Bus commute time dips but issues remain, says survey

For trip times exceeding one hour, the average time saved was 11.3 minutes. But it was a higher 14.69 minutes for commuters who used to spend over two hours in bus commute along the ORR stretch. Representative Image/Pixabay

The number of people, who spent over two hours in bus commute, has reduced by 62% since the introduction of the Bus Priority Lane (BPL) on Outer Ring Road, a preliminary commuter experience survey by Citizens for Bengaluru (CfB) has revealed.

But the survey also showed that overall, the BPL has had only a marginal impact in increasing bus speeds due to multiple factors. Among the main complaints were poor visual signages on the road, poor enforcement of lane discipline and parking of private vehicles on bus lanes. 

Bengaluru’s first such BPL was launched 10 days ago. Seventy-five percent of the bus commuters who responded to the CfB survey felt the visual signage needed a lot of improvement. A high 81.1% did not see anyone controlling buses at the stops while 83.8% did not spot any Sarathi vehicle meant to help buses move smoothly on the priority lanes.Based on the responses, CfB found that the average commute time had reduced from 58.6 minutes (before BPL) to 51.9 minutes (after BPL). The maximum commute time showed a marginal decline from 160 minutes to 150 minutes.

For trip times exceeding one hour, the average time saved was 11.3 minutes. But it was a higher 14.69 minutes for commuters who used to spend over two hours in bus commute along the ORR stretch. Over half, 55% to be precise, of all respondents had benefited from reduced trip times. However, 53% of evening time commuters found no difference after BPL was introduced.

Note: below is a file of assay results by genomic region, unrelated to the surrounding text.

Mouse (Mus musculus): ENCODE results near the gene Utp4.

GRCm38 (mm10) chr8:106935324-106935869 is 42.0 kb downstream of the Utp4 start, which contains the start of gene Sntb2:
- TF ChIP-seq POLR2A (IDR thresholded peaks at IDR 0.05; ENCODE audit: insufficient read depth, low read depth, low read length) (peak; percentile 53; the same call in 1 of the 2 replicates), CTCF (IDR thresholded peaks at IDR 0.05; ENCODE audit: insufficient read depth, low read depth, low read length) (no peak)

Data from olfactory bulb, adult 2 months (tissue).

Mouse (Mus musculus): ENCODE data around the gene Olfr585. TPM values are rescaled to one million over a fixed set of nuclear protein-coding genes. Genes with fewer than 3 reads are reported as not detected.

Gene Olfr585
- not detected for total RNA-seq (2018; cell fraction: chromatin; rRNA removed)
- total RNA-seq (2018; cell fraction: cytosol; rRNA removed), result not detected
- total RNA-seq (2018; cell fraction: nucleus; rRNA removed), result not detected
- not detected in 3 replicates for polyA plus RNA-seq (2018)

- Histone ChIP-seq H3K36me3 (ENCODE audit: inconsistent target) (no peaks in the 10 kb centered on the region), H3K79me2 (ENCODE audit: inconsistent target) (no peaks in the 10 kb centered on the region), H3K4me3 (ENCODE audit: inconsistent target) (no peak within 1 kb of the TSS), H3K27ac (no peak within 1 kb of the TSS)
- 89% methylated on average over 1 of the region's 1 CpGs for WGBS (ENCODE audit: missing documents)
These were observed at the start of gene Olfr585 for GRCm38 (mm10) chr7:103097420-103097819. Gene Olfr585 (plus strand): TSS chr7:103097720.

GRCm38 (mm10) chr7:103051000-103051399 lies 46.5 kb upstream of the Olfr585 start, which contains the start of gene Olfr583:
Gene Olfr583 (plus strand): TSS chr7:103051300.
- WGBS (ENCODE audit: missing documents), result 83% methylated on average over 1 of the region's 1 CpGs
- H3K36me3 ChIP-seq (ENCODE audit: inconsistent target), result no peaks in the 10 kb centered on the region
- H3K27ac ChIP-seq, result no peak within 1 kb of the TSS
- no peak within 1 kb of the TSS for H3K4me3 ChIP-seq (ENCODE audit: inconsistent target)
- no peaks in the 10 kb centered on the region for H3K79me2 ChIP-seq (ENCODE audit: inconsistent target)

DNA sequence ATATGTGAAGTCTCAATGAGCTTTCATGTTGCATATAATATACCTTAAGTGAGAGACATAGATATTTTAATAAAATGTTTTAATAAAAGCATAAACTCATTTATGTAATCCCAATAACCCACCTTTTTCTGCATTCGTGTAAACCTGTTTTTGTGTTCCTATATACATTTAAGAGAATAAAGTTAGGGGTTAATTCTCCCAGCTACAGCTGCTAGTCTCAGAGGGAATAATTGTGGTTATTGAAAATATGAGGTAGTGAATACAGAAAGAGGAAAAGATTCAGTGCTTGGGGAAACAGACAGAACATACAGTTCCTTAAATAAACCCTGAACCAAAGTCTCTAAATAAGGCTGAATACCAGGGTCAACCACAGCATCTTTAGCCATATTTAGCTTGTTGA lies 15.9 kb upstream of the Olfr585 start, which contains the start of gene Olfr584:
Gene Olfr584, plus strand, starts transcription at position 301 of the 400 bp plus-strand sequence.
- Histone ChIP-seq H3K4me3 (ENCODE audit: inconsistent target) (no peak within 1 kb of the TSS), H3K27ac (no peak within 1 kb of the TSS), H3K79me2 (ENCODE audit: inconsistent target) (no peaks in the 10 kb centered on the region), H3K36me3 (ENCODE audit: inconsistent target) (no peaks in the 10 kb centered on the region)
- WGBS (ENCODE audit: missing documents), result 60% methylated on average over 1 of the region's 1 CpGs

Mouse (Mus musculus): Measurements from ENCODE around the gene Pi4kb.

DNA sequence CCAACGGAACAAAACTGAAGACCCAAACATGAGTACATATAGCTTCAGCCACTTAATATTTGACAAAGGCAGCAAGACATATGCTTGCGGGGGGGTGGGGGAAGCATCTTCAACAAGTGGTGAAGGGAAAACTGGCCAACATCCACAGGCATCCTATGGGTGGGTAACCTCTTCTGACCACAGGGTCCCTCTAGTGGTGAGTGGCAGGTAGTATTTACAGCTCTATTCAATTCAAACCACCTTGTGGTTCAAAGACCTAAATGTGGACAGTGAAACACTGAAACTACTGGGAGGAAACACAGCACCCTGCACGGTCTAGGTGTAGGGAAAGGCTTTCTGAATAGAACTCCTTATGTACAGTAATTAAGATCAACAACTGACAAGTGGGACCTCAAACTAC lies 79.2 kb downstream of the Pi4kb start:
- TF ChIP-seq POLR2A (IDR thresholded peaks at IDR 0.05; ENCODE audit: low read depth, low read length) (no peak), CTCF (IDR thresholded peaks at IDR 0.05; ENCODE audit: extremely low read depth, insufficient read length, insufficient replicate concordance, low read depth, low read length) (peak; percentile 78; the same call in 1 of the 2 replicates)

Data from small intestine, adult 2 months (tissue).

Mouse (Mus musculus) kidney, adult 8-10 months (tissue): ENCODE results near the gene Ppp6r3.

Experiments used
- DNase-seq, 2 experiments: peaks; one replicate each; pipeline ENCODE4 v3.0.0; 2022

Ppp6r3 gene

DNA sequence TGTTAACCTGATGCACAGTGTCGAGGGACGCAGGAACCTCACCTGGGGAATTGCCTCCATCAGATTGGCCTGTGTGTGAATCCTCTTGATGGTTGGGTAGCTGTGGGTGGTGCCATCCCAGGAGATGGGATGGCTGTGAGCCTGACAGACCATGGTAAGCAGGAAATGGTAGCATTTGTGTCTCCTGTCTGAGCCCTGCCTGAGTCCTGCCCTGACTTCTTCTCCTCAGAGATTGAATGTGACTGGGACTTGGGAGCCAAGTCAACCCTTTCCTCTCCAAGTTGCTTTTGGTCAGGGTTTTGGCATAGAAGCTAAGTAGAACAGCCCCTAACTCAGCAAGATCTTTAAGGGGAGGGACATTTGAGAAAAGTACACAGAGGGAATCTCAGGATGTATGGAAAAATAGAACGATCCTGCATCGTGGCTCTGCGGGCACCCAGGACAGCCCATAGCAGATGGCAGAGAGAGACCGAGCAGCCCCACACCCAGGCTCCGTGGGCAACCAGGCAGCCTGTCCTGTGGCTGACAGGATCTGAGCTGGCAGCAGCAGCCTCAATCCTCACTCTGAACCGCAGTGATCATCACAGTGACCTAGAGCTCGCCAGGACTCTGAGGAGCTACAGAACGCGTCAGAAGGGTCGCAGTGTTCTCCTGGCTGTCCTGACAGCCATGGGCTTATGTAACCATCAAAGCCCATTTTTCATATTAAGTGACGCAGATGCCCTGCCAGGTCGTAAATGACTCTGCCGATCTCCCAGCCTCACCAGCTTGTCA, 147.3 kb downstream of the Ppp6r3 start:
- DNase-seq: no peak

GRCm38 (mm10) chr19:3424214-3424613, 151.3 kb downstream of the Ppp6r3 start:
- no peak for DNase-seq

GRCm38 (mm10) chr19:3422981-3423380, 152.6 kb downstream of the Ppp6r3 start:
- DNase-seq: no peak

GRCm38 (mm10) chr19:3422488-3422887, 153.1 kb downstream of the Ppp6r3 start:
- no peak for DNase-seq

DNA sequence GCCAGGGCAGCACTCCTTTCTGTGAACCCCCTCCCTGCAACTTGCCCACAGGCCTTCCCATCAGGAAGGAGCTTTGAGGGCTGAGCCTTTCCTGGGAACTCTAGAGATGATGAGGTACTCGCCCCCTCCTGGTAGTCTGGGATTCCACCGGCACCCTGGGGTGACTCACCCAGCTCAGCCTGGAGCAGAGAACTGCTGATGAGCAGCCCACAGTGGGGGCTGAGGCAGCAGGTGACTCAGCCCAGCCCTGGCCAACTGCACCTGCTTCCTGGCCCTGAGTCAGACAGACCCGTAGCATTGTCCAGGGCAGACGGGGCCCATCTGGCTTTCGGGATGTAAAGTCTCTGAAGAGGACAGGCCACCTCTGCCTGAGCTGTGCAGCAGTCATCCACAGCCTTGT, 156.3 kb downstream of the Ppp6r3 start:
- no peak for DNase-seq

Based on the survey findings, CfB has urged the Bangalore Metropolitan Transport Corporation (BMTC) to take note of these observations: Many drivers are not driving in BPL, Sarathi buses are not to be seen, and buses that stop to load more passengers are causing more issues, particularly in the evening.

In the feedback to the BBMP, the CfB has drawn attention to missing signs in Kannada, more ‘BUS ONLY’ signs, fibre bollards at junctions, and a lot of improvement required in bus stops. Commuters wanted information displays, audio systems and enough space for at least two buses to stop. Foot overbridges at bus stops were another demand. The traffic police were told that enforcement of lane discipline was missing on the entire BPL stretch. Private vehicles occupying BPL were not fined. Illegal parking at bus stops was also not being taken note of. Private Volvo buses and cabs parked overnight on service lanes were also ignored, the CfB said.

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